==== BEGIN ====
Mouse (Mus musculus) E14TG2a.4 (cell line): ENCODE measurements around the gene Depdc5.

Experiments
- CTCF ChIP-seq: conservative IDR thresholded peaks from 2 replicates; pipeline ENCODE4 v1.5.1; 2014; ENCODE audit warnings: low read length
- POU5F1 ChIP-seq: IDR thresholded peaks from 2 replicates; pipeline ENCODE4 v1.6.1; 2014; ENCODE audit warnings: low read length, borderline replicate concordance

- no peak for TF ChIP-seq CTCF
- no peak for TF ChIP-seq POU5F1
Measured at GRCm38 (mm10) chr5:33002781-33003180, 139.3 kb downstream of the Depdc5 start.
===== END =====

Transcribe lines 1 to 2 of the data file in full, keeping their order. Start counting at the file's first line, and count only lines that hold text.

Mouse (Mus musculus) E14TG2a.4 (cell line): ENCODE measurements around the gene Depdc5.

Experiments